13th and 14th Century English Chant and Polyphony in honor of the Virgin MaryPurchase A Lammas Ladymass at:
"Musically, this program offers everything we've come to expect from this quartet: cool, lucid vocal tone, intervallic precision, ambient sound reflective of a cathedral setting without the muddiness of an overly resonant space or an overly distant perspective. Their phrasing is to be marveled at, precisely aligned yet seeming effortless and free. The chants are polished to such an extent that any question of authenticity is clearly beside the point. The aim, perfectly achieved, is an idealized sound of limpid grace, each harmonized piece like a jewel in an elaborate setting."
-- Steve Holtje, CDNOW.COM
"Who is she that ascends like the rising dawn, beautiful as the moon, right-shining as the sun, awesome as an army in battle array?" - Assumption antiphon Que est ista (Track 1)
In the Middle Ages, as now, the feasts and rituals of Christianity were arranged in a cycle know as the “church year,” the polar events of which are the birth of Jesus near the year’s darkest day, and his resurrection from death at the time of spring’s renewal of the earth. These nature images were powerful mythic emblems for the medieval Christian, whose way of life was closely bound to nature’s ebb and flow. But these symbolic connections were not the invention or sole property of Christianity: many religions of the ancient Mediterranean world showed similar connections between the natural year and images of birth, suffering, death, and resurrection. Since only the events surrounding Jesus’s crucifixion at Passover are biblically and historically linked to a specific time of year, the early church fathers were free to set dates for other Christian feasts, and they did this with great care and attention to the natural and spiritual world around them. This practice continued into the Middle Ages, when new and old feasts were allied with natural events or indigenous pagan deities and practices, in order to ease the transition to Christianity by assimilating the old ways into the new.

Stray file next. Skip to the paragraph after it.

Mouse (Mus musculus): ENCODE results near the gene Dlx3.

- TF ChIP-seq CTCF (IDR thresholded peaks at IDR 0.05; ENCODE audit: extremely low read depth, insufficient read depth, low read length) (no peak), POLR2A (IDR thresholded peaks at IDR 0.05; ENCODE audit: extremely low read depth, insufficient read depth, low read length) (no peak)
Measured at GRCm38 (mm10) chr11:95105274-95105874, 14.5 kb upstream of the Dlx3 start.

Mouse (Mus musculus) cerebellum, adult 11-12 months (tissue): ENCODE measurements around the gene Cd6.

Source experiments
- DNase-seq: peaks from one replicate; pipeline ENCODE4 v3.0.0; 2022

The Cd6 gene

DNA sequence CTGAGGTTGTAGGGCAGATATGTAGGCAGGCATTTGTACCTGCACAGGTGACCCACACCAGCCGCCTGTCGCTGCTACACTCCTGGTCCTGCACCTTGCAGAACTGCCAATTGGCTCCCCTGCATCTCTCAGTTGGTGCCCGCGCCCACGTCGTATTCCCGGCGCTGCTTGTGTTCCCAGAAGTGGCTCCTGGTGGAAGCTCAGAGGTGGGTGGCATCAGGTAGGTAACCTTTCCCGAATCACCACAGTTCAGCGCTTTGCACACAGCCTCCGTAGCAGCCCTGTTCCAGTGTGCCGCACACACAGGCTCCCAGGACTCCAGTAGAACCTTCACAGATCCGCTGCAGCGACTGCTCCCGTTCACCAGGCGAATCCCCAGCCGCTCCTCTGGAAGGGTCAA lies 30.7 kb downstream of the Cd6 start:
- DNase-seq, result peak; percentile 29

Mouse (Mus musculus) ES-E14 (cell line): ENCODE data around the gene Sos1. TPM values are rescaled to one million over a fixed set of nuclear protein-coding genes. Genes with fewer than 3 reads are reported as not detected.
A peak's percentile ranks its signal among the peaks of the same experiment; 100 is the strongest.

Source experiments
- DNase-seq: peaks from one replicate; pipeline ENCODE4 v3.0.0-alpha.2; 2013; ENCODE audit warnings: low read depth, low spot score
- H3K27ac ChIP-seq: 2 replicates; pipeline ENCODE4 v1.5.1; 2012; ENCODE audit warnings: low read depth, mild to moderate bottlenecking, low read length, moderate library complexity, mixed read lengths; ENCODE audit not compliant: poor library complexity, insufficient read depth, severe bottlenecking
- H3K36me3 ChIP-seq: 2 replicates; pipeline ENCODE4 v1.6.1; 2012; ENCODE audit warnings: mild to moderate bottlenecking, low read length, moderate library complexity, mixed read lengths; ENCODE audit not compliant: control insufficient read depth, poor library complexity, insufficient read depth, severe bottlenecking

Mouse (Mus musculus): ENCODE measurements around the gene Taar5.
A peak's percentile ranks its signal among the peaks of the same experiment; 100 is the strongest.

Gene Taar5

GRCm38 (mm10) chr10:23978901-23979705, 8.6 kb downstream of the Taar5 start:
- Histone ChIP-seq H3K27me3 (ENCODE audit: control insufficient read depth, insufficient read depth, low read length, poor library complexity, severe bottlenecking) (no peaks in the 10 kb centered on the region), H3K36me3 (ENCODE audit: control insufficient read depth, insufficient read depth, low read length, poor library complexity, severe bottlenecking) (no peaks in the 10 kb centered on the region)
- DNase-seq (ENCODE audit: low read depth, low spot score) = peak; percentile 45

Thus it was, perhaps, that Mary’s highest feast, her Assumption, or raising into heaven (originally celebrated in January), was moved shortly after the eighth century to August 15, during the time of year called Lammas in medieval Britain. The Celtic feast day of Lammas (called Hlaf maesse by the Saxons) was celebrated on August 1; it marked the beginning of the first grain harvest, days of fullness and plenty after the “hungry month” of July, when food put by for winter had run out. Placing Mary’s coronation as heaven’s queen during harvest time helps to bring her life into harmony with the cycle of nature: just as the promise of spring passes into the barren beauty of summer and is fulfilled in the bounty of harvest, so the young girl who humbly accepts Gabriel’s message is strengthened through suffering and is taken up and crowned with glory at last.
Throughout the church year, the Ladymass—a votive Mass in Mary’s honor—was celebrated weekly or daily in medieval Europe, its chants and texts changing with the holy seasons. The British were especially fond of Mary and wrote much music, both chant and polyphony, to adorn her liturgy. We have drawn on the 13th and 14th century repertoire to create a Ladymass for the summer portion of the church year, as it might have been sung around the feast of Mary’s Assumption in August. To the settings of the liturgical texts of the Ladymass we have added several devotional works in praise of Mary.